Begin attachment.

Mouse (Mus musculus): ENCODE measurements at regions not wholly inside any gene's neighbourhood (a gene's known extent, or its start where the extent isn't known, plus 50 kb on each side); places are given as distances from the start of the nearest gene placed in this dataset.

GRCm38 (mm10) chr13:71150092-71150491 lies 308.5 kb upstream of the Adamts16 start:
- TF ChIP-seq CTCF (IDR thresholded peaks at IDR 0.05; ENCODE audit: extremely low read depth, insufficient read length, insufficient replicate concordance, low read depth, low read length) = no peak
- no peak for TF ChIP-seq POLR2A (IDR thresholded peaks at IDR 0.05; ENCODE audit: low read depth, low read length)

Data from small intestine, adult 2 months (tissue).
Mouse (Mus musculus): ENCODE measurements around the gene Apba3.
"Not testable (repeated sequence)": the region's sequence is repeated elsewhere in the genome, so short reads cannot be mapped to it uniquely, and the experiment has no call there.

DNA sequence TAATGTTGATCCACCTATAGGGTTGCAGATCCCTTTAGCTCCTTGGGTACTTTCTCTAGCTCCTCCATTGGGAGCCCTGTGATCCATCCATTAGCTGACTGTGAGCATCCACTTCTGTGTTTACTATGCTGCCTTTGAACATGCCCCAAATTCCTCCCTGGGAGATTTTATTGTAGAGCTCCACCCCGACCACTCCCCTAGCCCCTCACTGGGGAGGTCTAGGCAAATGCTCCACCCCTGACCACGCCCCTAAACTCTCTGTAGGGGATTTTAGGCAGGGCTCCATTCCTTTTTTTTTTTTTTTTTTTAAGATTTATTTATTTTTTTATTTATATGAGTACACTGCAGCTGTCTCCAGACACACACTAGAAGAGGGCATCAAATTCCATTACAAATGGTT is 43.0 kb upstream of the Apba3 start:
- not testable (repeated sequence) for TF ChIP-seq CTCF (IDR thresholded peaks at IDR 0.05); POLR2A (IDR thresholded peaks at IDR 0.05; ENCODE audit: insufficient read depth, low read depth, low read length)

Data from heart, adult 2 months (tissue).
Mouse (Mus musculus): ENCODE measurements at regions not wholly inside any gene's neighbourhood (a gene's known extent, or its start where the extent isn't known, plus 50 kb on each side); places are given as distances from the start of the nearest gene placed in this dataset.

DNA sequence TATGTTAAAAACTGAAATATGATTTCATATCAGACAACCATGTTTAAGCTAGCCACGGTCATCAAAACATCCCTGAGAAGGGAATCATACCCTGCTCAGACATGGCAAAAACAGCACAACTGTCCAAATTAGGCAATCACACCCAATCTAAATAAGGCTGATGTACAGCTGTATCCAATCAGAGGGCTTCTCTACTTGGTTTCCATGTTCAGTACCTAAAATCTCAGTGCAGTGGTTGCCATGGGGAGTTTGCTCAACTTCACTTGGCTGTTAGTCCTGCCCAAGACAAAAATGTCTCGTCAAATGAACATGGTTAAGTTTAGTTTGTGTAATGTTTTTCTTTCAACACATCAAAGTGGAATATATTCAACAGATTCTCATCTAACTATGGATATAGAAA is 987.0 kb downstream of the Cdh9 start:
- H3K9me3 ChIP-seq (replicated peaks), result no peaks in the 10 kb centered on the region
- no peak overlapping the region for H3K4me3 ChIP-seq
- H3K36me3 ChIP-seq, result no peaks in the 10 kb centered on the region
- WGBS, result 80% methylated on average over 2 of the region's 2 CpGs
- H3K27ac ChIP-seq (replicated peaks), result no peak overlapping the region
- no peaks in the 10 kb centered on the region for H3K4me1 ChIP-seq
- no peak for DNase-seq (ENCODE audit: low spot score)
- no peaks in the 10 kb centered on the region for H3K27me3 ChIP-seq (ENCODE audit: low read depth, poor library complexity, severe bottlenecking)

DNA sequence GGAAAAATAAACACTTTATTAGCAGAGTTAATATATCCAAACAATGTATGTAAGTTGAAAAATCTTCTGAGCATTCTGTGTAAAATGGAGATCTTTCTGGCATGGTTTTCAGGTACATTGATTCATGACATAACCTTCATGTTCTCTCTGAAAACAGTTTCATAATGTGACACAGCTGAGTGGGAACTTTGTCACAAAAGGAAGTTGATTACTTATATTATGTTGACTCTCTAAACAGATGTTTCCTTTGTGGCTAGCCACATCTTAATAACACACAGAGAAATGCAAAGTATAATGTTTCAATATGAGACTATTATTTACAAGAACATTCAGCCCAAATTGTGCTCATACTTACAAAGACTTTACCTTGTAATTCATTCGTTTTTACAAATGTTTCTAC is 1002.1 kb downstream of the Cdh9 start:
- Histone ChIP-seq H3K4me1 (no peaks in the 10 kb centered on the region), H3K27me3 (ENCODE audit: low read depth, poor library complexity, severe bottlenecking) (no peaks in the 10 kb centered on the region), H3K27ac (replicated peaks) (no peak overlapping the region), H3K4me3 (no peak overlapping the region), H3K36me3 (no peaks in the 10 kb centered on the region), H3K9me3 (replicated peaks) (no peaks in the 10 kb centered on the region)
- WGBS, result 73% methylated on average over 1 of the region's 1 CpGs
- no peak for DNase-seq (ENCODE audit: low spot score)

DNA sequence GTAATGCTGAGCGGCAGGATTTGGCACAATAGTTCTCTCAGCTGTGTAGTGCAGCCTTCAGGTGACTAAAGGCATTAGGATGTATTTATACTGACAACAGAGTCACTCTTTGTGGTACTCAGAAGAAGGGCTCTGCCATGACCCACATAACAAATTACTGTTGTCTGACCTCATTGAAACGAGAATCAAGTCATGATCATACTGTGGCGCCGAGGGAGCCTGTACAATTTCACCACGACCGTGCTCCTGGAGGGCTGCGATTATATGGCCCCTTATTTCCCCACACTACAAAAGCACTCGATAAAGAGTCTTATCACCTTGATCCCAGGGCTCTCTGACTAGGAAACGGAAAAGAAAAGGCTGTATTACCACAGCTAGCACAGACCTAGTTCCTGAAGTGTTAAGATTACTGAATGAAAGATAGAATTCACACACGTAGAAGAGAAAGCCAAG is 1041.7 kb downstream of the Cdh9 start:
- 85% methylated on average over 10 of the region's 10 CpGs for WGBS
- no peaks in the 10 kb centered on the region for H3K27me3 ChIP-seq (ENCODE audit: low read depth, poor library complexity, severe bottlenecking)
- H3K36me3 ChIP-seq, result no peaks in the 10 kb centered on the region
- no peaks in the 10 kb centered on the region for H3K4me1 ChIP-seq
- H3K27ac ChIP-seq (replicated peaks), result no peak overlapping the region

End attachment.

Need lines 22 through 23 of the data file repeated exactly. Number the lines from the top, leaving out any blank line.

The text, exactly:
- Histone ChIP-seq H3K4me1 (no peaks in the 10 kb centered on the region), H3K27me3 (ENCODE audit: low read depth, poor library complexity, severe bottlenecking) (no peaks in the 10 kb centered on the region), H3K27ac (replicated peaks) (no peak overlapping the region), H3K4me3 (no peak overlapping the region), H3K36me3 (no peaks in the 10 kb centered on the region), H3K9me3 (replicated peaks) (no peaks in the 10 kb centered on the region)
- WGBS, result 73% methylated on average over 1 of the region's 1 CpGs